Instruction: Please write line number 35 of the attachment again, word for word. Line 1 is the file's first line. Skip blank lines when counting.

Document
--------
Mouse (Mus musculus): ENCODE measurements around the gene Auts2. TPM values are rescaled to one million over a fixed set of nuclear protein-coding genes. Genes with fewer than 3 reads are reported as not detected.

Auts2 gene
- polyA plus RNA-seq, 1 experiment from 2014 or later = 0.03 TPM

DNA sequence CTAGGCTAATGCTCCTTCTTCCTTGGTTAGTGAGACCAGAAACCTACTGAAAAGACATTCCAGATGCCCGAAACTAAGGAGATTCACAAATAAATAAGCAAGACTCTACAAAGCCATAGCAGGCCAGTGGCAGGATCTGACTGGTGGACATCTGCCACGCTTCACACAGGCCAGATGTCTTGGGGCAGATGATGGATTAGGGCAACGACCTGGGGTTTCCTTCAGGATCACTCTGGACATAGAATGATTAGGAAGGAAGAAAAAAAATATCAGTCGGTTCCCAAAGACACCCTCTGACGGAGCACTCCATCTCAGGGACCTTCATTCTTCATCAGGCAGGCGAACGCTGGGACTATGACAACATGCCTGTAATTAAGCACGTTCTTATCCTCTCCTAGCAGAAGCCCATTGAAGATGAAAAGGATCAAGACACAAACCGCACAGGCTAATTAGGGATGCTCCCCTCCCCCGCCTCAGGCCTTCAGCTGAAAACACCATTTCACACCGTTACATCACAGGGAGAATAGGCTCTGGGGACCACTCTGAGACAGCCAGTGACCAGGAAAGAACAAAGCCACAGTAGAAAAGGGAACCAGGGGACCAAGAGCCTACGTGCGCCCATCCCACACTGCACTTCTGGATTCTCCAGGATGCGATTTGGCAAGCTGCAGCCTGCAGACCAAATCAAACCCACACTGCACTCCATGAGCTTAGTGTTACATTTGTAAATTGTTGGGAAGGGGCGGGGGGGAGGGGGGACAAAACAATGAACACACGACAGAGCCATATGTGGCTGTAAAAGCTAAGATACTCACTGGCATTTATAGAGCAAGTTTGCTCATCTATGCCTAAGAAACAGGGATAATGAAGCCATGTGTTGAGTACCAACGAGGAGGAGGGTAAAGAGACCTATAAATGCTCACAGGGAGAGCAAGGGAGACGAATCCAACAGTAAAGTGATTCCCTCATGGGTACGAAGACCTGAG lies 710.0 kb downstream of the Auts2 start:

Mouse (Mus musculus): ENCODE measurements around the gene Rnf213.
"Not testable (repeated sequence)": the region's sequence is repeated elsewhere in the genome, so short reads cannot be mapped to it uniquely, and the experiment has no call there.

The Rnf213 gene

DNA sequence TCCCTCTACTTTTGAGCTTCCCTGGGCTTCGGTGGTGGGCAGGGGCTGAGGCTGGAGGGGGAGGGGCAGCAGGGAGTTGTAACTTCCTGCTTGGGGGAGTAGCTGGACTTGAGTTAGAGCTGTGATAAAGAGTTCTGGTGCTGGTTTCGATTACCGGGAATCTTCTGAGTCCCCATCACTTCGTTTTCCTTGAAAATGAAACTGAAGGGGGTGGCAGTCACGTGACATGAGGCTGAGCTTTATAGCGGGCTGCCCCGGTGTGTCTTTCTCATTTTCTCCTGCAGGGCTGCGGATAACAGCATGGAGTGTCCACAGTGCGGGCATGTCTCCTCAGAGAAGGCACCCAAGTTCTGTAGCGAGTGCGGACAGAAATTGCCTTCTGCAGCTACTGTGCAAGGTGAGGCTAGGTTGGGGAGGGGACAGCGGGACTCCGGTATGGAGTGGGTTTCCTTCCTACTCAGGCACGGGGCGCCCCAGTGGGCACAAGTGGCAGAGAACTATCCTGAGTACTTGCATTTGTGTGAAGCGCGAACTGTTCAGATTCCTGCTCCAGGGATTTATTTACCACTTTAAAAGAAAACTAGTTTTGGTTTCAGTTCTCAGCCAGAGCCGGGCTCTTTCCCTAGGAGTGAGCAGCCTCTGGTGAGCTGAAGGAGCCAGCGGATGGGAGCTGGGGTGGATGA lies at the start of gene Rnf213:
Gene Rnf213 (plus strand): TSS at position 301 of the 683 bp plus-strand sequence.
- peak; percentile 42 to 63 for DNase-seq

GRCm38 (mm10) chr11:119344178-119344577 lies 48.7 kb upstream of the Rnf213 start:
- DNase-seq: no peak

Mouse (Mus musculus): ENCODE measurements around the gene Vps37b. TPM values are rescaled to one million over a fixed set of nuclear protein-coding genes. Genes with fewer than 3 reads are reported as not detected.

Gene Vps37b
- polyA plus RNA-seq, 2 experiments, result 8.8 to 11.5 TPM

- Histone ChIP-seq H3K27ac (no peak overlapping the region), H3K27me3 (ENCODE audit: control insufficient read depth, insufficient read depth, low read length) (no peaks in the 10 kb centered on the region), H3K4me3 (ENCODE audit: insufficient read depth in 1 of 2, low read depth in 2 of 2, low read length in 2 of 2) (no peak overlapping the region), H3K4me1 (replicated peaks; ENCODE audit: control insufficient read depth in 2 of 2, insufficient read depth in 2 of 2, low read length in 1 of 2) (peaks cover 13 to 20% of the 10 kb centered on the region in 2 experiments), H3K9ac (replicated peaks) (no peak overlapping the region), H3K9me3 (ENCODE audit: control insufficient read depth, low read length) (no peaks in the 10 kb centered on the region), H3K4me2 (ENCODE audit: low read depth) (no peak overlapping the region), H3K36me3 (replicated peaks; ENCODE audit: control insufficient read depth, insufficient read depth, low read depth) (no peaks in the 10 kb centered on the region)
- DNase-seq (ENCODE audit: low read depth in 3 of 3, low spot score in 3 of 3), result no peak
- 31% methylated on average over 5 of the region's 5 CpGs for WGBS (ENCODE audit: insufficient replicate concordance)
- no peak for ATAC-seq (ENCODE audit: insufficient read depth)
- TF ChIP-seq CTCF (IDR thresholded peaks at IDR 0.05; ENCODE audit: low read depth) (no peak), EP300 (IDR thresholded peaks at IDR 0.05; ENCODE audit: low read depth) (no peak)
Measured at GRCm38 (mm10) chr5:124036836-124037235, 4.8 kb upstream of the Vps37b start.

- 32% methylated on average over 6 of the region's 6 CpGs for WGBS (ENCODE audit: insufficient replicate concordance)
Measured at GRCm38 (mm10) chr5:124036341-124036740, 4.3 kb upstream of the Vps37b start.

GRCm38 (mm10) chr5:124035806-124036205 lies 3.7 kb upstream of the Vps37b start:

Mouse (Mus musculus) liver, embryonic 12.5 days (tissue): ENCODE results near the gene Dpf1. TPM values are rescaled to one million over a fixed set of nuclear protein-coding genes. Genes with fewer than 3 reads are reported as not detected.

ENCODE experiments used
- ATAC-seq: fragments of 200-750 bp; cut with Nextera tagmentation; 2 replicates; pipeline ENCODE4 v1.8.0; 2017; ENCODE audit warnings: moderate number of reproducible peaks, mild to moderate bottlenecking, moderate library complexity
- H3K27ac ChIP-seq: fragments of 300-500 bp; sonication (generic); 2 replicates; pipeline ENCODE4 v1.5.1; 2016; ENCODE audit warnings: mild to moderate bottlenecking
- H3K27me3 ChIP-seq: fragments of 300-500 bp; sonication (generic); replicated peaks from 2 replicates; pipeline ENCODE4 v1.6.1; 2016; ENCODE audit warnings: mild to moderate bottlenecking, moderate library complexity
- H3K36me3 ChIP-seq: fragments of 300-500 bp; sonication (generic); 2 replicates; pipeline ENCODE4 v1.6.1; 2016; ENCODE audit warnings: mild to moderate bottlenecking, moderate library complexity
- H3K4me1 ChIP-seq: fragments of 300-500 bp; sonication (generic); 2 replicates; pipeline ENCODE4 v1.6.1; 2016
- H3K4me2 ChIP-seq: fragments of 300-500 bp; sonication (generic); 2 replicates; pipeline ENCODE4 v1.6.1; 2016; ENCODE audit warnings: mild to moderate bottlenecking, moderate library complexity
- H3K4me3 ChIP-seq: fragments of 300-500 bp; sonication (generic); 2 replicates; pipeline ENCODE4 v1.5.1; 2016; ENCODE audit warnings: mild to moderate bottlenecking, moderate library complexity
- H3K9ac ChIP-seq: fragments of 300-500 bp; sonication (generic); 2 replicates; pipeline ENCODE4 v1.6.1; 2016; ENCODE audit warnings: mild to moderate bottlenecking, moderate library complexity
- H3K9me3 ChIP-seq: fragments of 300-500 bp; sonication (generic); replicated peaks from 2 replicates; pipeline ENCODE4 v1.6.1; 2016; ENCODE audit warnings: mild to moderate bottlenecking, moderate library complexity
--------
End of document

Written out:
- H3K9me3 ChIP-seq: fragments of 300-500 bp; sonication (generic); replicated peaks from 2 replicates; pipeline ENCODE4 v1.6.1; 2016; ENCODE audit warnings: mild to moderate bottlenecking, moderate library complexity